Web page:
Sunnyside up

Calgary councillors, local food activists working towards urban hen pilot project

A prominent local food activist is urging the city to rethink their opposition to backyard coops, arguing the advantages of urban livestock far outweigh their potential drawbacks.

“[Hens are] amazing for (the consumption of) organic household wastes. They’re amazing for pest control in the backyard, they eat bugs and all kinds of different things,” said Paul Hughes, a farm manager with urban farm Grow Calgary and the founder of the Canadian Liberated Urban Chicken Klub (CLUCK).

“They then will produce from that consumption of food and feed. They will produce a beautiful, nutritious egg that has about 33 per cent more nutrients than what we call an industrial egg from a battery-cage operation.”

Hughes, who has owned hens of his own and been ticketed for doing so, added they are a “very, very nice” addition to a family because they become pets much like a cat or dog.

The housing of urban livestock – which includes everything from chickens to horses and deer to foxes – is currently regulated by section 27 of the City’s Pet Ownership Bylaw stating, “no person shall keep livestock in any area of the City except where the keeping of livestock is allowed by the City of Calgary Land Use Bylaw.”

City staff said, on average, Calgary’s Animal & Bylaw Services receive 30 to 40 calls a year regarding urban livestock.
The topic was last on the chopping block in 2009 when council voted 11-3 against allowing backyard coops. Last August, councillors Ray Jones (Ward 5) and Gian-Carlo Carra (Ward 9) announced they were preparing a new notice of motion.

Carra has since confirmed the motion is “fully baked” and will come to council pending further pre-consultation with City administration.

He argued people and a regulated number of egg-laying hens can co-exist in an urban environment.

“My mom was born and raised in Inglewood, the youngest of five kids, and they would never have been able to survive into adulthood if the protein from eggs and chicken were not available to them that my grandparents raised,” he said.
“And these are skills that I don’t have, and that we largely lost. It makes a lot of sense to connect to our agricultural roots.”

A pilot being proposed by CLUCK – working separately from the City at the moment – would see 14 Calgary families, preferably one in each ward, with a maximum of six chickens, but no roosters, in their flock. The flock would be inspected once a month by CLUCK volunteers and a volunteer designate from Calgary Animals & Bylaw Services.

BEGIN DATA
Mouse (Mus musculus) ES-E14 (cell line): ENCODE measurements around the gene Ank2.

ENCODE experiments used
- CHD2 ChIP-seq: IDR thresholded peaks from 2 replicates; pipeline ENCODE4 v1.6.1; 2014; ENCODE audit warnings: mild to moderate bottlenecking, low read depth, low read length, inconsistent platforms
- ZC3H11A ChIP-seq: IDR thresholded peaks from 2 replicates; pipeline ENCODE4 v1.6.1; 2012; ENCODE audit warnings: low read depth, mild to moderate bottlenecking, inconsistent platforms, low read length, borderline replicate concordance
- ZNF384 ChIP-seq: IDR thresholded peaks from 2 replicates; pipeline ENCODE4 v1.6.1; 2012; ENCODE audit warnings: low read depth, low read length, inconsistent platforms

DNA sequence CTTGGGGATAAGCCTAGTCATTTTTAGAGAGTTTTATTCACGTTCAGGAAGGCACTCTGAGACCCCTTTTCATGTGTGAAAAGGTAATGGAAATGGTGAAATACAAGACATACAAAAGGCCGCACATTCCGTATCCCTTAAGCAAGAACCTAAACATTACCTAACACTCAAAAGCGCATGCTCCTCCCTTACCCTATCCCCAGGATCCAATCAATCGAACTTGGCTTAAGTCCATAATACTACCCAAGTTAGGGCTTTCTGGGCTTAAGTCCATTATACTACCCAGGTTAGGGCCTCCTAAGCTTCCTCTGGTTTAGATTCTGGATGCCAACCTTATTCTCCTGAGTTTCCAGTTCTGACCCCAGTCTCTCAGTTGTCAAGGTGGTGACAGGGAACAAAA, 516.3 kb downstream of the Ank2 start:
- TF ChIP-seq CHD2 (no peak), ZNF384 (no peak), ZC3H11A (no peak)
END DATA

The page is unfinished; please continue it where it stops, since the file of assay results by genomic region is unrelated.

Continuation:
Chosen families would be selected through an application process and be required to attend a briefing, including a CLUCK workshop on hen care, coop maintenance and neighbour relations.

Hughes encourages critics of backyard hens to look at the research, including, “300-plus pilot projects in North America that have been conducted in the last five years alone.

“And also … look a little closer at what it is that’s being proposed … People think, ‘Oh there are roosters involved and there’s going to be somebody next door with 60 to 100 chickens.’ No. CLUCK is very, very strict on the conditions involved with having urban hens.”

Meanwhile, other cities and towns in the province have joined the flock of urban hen supporters. In Edmonton, a pilot project in which 12 families were given the freedom to house hens last fall will run until this August, with data presented to the City this fall.

In November, Okotoks town council voted in favour of holding a public hearing to better understand the impact of backyard hens, the first steps toward a pilot project. Black Diamond and Turner Valley are also currently operating pilot projects.

Red Deer passed a bylaw last summer in which residents can apply for up to four chickens per household. City development and licensing supervisor Erin Stuart said the 30 households that were part of a previous pilot project would have the first rights to securing a licence.

Red Deer residents are prohibited from keeping roosters, slaughtering chickens on-site or selling their eggs.

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